Thursday, 11 November 2010

Europe's third world

Italy, where to start? It is a mix of first and third worlds, a terrible destination but also a delightful one.

A friend of mine told me "you are spoiled by Switzerland", and it is true. Everything is simple, convenient, on time, reliable and clean; Italy is the exact opposite. It is an ongoing chaos which I find hard to understand - and I come from Beirut.

First of all, I would like to say that Italy has by far the friendliest people, the best quality of food and coffee and the nicest language of all Europe. But this isn't enough. Their food is easily exportable and their language may sound nice but I have a hard time taking it seriously - nevertheless the people are undeniably nice.

I arrived to Milan, but took the train to Venice the next day. The first thing I saw in Milano Centrale was this special section for "delays". I took trains in several European countries and never have I seen this section integrated in the timetable.

And it's true. In 3 days in Italy I have witnessed over 10 delayed trains. In Switzerland I saw only 2 delays in 5 years.


A beautiful and romantic city.

Everything is very cliché, the gondolas, the canals, the narrow alleys, the palaces and the medieval sensation.

It is unfortunately infested with tourists. They are everywhere, taking pictures of themselves with the gondola, the canals, the churches and the big squares. As soon as they click on the capture button, they all gather around the camera and look at the picture and comment on it - it's live version of Facebook all over the place. What happened to quietly look at the pictures after the holidays?

This overly touristed island has the most horrible Italian food in all of the country. It is hard to find a decent Trattoria serving quality food for a normal price. Pastas are cooked in industrial quantities and pizzas look like a thick piece of bread with vomit on it.

Once you get over the delicatessen in the city, you'll enjoy walking around the island, going through small dark alleys surrounded by rustic dilapidated buildings connected to each other by clothes lines.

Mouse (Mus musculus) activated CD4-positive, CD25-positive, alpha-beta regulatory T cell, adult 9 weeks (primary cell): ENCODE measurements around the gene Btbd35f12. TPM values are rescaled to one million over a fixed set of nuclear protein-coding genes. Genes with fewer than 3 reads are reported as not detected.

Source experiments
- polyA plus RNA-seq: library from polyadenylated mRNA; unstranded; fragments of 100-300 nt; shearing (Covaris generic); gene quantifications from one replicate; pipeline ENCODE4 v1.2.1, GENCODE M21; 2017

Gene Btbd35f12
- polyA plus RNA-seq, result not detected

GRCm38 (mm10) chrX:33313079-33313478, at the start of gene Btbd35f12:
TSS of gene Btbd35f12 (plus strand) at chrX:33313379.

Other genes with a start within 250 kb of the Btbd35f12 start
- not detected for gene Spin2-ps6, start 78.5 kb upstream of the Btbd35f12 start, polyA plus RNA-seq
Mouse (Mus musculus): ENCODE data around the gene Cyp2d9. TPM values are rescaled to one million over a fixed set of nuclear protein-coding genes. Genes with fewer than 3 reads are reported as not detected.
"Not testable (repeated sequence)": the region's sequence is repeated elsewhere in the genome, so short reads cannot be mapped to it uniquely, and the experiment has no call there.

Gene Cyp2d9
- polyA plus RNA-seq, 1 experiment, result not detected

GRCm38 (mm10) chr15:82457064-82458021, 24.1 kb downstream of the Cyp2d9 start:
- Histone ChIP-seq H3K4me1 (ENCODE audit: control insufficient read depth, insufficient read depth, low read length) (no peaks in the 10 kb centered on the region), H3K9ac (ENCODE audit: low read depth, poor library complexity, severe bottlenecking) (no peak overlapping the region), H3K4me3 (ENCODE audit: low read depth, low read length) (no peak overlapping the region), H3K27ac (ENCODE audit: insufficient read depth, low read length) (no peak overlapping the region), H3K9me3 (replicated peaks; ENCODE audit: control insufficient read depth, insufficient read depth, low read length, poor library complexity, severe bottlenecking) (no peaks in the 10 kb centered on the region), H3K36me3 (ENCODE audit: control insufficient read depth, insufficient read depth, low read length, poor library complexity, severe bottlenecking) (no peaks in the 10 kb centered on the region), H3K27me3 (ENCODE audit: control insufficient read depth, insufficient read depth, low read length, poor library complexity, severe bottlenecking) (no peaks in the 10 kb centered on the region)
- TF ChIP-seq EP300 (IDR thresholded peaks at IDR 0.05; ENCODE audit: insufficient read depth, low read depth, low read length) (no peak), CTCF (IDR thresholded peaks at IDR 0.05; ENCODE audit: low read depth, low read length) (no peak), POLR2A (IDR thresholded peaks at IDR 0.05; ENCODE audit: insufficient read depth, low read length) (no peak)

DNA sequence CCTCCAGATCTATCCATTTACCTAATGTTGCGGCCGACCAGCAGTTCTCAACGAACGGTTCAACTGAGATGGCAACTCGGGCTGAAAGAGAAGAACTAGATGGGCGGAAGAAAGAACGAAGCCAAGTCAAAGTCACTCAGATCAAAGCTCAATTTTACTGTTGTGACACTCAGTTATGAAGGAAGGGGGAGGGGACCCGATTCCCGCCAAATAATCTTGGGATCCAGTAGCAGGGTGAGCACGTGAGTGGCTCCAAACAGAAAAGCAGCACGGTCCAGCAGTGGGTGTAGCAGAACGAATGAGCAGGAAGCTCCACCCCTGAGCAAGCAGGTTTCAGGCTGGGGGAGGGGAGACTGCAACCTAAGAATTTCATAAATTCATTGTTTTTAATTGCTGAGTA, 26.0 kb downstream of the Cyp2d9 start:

You'll fine about 3 churches per square meter, the main one being San Marco's church on San Marco's immense square. Whether you're in Italy, Switzerland, Lebanon or Peru, churches are the same: they love money. In this gorgeous Cathedral, for example, it is forbidden to take pictures or videos - even photos without flash.

But worry not, because Jesus has an answer for that. For just 20 Euros, you can get the DVD with pictures and videos of the Cathedral. You think money will of course be used to refurbish and maintain the church, but no - inside the Cathedral, you can find a little box asking for money for that exact purpose, and next to it another box for the regular purpose of buying new cars and jewlery for the priests. I couldn't take a photo of these boxes, but if you buy the DVD, you can see them.

Please note that you can also buy the Video Cassette for 5 Euros, in case you forgot to update your home appliances.

Despite all the tourists, tourist shops, crappy food and Christian presence, Venice is a wonderful and magical place that you have to visit before you die.

Lake Como:

I heard that George Clooney and other Hollywood stars have their homes along this beautiful and luxurious lake. Well, I'm not sure why.

Living in Switzerland for about 5 years now, I know lakes quite well - and Como is overrated. Take Lugano for example (Italian part of Switzerland), put it back in the 80's, make it very dirty and over-urbanise it: you get Como.

To be honest, I have only seen one small part of the lake, but I'm guessing it's the most important part because I was in the city of Como.

I took a boat to sail around the lake - it was beautiful, but too many homes and bad urban planning on the surrounding mountains. That's why I'm putting a shaded picture so that you can only see nature's work.


Big city, shopping, gorgeous people, chaos and fantastic food - this is Milan. The North of Italy is supposed to be very modern and developed compared to the South where people enjoy the Far Niente and live the easy life. Having seen how chaotic the North is, I'm quite curious to see the South now.

Milan is full of people walking right out of a fashion magazine, no kidding. They are tall, beautiful and dressed with the most expensive brands in the country.

The heart of the city is the Duomo. Technically it is this breathtaking Cathedral:

But today, it is this covered shopping area. Its main Square has for sides to it: Prada, Luis Vuiton, some expensive Italian brand and...and...McDonald's! Probably the only thing you can afford under this glass roof.

Open during the day,

And at night. Very impressive.

If you leave Milan via Malpenza airport, don't worry you are still in 2010, it's just a trick Italians do to make you feel like you're in 1983! I wonder how all these fashion stylists who live in Milan accept to transit through this airport. It's terrible!

Italy is a wonderful place, I have been several times to the beach in Tuscany but it was my first time to Milan. I think that it is a tough city to live in because it gathers the worse of everything.

In the first world: everything is so rigid but at least it is reliable and punctual.

In the third world: it's chaotic and impossible to perfectly plan something, but on the other hand everything is so flexible that you can get around easily.

Italy is inflexible and chaotic.

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